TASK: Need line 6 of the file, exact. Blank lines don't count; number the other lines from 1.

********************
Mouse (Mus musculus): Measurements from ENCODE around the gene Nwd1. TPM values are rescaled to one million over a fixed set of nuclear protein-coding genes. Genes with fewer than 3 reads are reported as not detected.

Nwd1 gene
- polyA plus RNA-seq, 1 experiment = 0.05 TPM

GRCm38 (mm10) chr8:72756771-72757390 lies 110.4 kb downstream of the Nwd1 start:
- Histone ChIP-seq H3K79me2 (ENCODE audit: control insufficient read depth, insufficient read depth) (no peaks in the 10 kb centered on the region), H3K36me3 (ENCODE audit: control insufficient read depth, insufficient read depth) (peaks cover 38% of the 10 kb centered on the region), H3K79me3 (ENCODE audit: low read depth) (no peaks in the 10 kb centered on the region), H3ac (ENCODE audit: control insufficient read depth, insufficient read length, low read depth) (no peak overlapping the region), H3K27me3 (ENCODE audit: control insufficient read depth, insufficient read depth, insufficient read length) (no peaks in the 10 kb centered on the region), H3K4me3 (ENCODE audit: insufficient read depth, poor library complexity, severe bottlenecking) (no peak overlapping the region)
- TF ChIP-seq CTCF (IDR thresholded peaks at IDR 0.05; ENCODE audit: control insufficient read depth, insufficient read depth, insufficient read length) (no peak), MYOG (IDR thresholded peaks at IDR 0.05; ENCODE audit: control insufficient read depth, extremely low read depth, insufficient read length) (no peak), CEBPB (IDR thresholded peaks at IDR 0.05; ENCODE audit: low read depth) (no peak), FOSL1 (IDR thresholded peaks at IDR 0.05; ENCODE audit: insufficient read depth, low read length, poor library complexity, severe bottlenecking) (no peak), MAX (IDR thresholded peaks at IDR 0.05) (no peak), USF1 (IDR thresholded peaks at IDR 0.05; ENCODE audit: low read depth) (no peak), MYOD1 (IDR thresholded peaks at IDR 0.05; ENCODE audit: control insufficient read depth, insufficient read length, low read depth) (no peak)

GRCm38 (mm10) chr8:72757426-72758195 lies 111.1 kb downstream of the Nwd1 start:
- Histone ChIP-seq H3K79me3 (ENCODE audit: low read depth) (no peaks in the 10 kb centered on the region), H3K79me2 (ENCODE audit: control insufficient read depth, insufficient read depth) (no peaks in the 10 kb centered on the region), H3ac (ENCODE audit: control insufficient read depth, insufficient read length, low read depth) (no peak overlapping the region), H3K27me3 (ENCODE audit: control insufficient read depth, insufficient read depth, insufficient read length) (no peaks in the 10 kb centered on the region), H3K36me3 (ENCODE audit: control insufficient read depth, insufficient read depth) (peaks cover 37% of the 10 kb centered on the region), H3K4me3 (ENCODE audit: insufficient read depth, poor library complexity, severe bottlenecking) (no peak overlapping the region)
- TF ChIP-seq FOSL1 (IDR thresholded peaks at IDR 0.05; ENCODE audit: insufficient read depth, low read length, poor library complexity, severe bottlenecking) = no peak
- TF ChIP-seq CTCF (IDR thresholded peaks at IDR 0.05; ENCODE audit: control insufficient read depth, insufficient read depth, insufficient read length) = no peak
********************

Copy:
- TF ChIP-seq CTCF (IDR thresholded peaks at IDR 0.05; ENCODE audit: control insufficient read depth, insufficient read depth, insufficient read length) (no peak), MYOG (IDR thresholded peaks at IDR 0.05; ENCODE audit: control insufficient read depth, extremely low read depth, insufficient read length) (no peak), CEBPB (IDR thresholded peaks at IDR 0.05; ENCODE audit: low read depth) (no peak), FOSL1 (IDR thresholded peaks at IDR 0.05; ENCODE audit: insufficient read depth, low read length, poor library complexity, severe bottlenecking) (no peak), MAX (IDR thresholded peaks at IDR 0.05) (no peak), USF1 (IDR thresholded peaks at IDR 0.05; ENCODE audit: low read depth) (no peak), MYOD1 (IDR thresholded peaks at IDR 0.05; ENCODE audit: control insufficient read depth, insufficient read length, low read depth) (no peak)